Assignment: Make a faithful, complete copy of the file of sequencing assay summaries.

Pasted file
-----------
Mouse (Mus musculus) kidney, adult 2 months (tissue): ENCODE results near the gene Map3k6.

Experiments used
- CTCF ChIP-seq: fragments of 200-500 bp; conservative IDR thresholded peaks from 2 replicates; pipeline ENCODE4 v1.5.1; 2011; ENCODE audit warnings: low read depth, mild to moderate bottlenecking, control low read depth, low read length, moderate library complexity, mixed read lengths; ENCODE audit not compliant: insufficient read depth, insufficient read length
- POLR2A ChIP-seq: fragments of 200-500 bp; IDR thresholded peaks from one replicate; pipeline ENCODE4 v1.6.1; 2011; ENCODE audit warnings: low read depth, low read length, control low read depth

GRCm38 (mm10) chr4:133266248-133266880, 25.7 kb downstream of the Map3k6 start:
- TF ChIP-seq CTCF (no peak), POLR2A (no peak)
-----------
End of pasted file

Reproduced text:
Mouse (Mus musculus) kidney, adult 2 months (tissue): ENCODE results near the gene Map3k6.

Experiments used
- CTCF ChIP-seq: fragments of 200-500 bp; conservative IDR thresholded peaks from 2 replicates; pipeline ENCODE4 v1.5.1; 2011; ENCODE audit warnings: low read depth, mild to moderate bottlenecking, control low read depth, low read length, moderate library complexity, mixed read lengths; ENCODE audit not compliant: insufficient read depth, insufficient read length
- POLR2A ChIP-seq: fragments of 200-500 bp; IDR thresholded peaks from one replicate; pipeline ENCODE4 v1.6.1; 2011; ENCODE audit warnings: low read depth, low read length, control low read depth

GRCm38 (mm10) chr4:133266248-133266880, 25.7 kb downstream of the Map3k6 start:
- TF ChIP-seq CTCF (no peak), POLR2A (no peak)